270 million acres settled for free.
We secured stolen Native lands through the Homestead Acts, promising “opportunity” to millions of poor Americans, but in reality creating harsh conditions that pushed many to become wage slaves to copper kings, oil barons, and railroad magnates.
6 million Africans taken from their homes.
We actively supported the slave trade and kept slaves in servitude by placing them into a foreign world, where they had no common language, no social standing, and no property.
850,000 forced slave relocations
Leading up the Civil War, we forced the migration of hundreds of thousands of slaves in response to slave trade markets. Even what little homes they had on plantations were routinely taken.
33 million immigrants given second-class status
From 1820 to 1920, we segregated and exploited immigrants, whose poverty, desperation, and lack of property forced them into cheap labor building America’s infrastructure. Numerous laws explicitly denied immigrants rights due to race.
The destruction of black wealth through housing
After abolishing slavery, we doomed blacks to generations of poverty by denying them access to housing, credit, and lending, forcing them into disastrous public housing and robbing them of most Americans' only source of wealth–a home. Today black wealth is only 5% of white wealth.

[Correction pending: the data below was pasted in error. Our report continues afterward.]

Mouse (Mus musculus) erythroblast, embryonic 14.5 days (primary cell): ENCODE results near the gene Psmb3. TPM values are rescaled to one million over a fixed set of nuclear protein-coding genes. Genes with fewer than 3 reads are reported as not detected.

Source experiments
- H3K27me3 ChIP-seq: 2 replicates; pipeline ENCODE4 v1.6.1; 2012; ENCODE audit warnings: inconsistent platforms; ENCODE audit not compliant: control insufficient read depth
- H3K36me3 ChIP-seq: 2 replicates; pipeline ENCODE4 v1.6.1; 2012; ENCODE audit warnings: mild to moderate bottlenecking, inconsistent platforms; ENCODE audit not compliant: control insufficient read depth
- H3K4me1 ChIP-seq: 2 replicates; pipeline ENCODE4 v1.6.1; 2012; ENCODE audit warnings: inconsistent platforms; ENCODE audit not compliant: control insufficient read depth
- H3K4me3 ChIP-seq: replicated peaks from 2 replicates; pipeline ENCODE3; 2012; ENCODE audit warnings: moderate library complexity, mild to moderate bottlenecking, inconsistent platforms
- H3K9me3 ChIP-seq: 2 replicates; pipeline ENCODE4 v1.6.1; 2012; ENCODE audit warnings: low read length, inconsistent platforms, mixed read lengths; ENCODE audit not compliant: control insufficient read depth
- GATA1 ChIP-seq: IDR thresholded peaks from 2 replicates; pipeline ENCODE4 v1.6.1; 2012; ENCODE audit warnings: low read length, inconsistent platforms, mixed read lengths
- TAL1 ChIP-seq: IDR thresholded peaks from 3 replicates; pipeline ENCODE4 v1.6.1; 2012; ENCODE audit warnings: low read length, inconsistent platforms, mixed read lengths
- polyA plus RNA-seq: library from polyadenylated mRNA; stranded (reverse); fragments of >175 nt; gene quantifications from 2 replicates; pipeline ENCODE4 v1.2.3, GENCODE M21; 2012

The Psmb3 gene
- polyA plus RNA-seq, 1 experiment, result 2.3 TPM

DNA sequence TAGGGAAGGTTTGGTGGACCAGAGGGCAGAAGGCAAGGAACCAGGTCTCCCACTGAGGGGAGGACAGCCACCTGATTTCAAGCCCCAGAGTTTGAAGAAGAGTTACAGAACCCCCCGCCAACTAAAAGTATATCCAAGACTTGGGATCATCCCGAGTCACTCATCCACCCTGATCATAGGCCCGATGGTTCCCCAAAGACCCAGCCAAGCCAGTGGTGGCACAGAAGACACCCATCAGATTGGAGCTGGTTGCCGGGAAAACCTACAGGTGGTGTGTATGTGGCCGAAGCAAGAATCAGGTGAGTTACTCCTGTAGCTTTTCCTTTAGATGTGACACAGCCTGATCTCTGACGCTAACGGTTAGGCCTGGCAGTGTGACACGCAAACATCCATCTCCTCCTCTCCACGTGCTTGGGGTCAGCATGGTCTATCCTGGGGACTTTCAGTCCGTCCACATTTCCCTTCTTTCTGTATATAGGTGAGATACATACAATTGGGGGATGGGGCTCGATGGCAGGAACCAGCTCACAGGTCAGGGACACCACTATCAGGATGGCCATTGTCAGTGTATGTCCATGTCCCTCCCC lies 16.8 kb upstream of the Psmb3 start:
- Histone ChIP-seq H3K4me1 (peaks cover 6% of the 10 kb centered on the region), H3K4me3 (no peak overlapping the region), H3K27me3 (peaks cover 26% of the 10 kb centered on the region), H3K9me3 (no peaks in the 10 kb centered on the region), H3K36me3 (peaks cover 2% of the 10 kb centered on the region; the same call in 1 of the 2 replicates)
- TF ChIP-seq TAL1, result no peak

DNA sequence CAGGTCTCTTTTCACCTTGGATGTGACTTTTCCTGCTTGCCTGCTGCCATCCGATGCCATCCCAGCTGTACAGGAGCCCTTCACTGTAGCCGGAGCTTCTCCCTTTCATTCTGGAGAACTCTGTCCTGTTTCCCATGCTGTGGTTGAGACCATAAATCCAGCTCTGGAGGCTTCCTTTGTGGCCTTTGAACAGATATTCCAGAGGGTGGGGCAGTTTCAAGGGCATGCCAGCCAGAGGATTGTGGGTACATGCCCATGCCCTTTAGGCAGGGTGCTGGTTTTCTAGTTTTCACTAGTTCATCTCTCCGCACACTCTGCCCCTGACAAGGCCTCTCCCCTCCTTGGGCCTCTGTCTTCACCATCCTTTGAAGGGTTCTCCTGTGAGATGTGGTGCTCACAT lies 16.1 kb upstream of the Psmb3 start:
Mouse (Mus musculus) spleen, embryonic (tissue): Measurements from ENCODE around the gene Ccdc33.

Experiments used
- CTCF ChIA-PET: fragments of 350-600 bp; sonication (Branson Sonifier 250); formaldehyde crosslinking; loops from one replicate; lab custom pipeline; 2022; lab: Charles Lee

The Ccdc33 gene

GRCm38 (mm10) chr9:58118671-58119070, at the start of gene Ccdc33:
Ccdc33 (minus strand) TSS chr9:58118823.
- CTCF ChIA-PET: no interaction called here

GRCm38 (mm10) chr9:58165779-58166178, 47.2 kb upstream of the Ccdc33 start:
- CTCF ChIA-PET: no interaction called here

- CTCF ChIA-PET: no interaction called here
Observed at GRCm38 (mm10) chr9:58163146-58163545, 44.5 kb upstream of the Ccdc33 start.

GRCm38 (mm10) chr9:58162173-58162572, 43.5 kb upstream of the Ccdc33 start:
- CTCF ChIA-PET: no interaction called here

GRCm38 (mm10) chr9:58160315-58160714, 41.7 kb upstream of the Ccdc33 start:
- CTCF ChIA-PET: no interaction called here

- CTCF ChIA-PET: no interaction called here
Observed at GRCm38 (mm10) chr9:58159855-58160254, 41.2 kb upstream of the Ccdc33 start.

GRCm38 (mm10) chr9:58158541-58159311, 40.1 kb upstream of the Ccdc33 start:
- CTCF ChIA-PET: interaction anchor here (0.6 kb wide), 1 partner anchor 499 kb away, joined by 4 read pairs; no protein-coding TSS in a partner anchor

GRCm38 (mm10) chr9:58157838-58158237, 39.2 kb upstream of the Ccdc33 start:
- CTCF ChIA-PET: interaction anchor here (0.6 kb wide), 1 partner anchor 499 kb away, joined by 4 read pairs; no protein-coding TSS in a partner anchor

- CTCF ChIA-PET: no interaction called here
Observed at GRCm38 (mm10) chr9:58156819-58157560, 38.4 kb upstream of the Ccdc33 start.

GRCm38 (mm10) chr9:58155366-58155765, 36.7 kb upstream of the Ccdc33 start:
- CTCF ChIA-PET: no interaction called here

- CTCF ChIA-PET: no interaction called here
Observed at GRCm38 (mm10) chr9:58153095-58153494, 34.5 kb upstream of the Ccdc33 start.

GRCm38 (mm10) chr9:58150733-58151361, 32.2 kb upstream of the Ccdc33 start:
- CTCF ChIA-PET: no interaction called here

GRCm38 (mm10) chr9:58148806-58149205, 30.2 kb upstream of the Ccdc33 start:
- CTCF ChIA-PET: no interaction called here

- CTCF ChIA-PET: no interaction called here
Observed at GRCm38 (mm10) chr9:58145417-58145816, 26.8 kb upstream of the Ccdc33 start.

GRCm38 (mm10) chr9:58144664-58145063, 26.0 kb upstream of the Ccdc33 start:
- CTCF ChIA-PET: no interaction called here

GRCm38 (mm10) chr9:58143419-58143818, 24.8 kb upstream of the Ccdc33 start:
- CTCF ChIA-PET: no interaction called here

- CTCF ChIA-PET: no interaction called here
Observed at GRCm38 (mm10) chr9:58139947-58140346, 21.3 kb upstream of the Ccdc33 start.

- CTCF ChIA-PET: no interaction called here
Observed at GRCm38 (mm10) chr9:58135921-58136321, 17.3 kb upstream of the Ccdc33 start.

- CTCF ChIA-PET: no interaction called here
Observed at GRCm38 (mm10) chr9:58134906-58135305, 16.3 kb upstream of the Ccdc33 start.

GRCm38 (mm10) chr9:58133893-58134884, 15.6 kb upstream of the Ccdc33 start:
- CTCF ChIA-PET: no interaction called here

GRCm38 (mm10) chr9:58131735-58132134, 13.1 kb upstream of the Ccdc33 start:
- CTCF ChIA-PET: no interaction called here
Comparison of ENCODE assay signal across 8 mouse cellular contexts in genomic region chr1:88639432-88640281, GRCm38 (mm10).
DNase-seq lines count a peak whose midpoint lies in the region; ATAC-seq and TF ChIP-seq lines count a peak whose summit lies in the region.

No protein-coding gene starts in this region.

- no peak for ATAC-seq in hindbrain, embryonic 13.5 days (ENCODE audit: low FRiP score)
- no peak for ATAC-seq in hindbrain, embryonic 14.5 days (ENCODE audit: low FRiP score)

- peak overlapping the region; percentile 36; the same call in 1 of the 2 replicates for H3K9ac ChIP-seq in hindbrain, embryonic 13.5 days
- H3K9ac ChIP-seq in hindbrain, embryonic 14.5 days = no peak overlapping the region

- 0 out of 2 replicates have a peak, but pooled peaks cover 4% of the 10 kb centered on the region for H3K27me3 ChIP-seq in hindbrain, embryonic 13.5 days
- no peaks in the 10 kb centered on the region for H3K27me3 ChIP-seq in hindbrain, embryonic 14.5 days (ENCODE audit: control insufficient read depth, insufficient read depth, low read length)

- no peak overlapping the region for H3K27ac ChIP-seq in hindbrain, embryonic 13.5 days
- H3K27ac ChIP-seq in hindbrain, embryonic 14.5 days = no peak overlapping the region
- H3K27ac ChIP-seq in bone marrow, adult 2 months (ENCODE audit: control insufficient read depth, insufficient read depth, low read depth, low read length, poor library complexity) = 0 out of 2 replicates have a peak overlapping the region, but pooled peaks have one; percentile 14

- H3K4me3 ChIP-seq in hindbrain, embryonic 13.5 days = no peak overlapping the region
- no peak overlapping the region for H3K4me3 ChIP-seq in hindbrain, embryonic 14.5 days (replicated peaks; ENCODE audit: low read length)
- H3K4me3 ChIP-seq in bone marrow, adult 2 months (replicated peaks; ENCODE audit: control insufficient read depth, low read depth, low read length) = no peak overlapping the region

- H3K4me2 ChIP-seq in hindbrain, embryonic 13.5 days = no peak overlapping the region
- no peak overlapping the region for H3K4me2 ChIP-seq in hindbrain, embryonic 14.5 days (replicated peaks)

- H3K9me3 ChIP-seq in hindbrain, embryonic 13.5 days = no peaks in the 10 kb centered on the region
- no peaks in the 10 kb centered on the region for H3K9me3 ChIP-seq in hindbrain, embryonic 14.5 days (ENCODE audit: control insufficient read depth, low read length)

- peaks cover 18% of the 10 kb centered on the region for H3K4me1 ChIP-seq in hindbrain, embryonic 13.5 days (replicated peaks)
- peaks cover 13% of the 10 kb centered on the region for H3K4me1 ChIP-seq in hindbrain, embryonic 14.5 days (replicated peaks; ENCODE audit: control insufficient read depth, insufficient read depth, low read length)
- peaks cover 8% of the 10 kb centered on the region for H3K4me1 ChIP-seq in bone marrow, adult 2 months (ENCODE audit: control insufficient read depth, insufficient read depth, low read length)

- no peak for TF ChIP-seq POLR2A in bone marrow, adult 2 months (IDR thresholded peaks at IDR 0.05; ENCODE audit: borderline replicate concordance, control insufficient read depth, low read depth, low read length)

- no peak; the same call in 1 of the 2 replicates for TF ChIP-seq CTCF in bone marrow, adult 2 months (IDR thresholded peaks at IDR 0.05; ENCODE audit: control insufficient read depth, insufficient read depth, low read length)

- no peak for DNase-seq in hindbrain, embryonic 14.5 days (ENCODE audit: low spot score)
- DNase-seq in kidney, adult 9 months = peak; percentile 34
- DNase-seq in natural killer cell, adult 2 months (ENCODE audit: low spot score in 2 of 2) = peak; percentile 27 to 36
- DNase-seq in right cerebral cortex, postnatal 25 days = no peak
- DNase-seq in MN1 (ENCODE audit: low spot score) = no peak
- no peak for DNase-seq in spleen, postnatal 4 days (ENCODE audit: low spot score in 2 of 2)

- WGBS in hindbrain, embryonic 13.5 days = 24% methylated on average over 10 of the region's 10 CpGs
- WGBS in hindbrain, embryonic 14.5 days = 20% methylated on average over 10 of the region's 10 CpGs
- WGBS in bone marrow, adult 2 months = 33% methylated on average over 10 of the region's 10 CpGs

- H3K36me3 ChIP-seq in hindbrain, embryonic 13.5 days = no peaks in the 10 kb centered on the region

A century of inescapable poor neighborhoods
After formally ending segregation, we pushed minorities and the poor into inescapable poverty traps in urban cities through exclusionary zoning, redlining, discriminatory housing practices, “white flight,” and “urban renewal” planning.
Today, the worst housing reality since the Great Depression.
Young workers now face unprecedented cost burdens and the lowest ownership rate in generations, while incomes plummet and savings rates are at an all time low. And still, minorities deal with these problems many times over.
Housing has been the source of the greatest transfer of wealth in history.
And it's only getting worse.
The zip code you're born in now determines your health, education, and economic well-being more than any other factor.
Housing is now the only remaining source of wealth for most Americans, but the majority may never see it, because they rent or have negative home equity.
There will never be enough education, job opportunities, or healthcare to pull Americans out of poverty because so much of their money goes to landlords and banks.
Addressing housing injustice is the only viable path to prosperity and equality today.
It's going to take the biggest political power in the state to make it happen.
It's a good thing there are
renters in Montana. And counting.
We're organizing all of them (and a lot of homeowners, too) to make this the first place in the nation with permanent, cheap housing.
By taxing speculation and financial extraction at the source.
By creating near-zero-interest banking that rapidly buys existing housing and funds new development, all at cost-of-use pricing.
By developing robust public housing that puts the private market to shame.
By eliminating renting in favor of schemes that give equity power to every resident.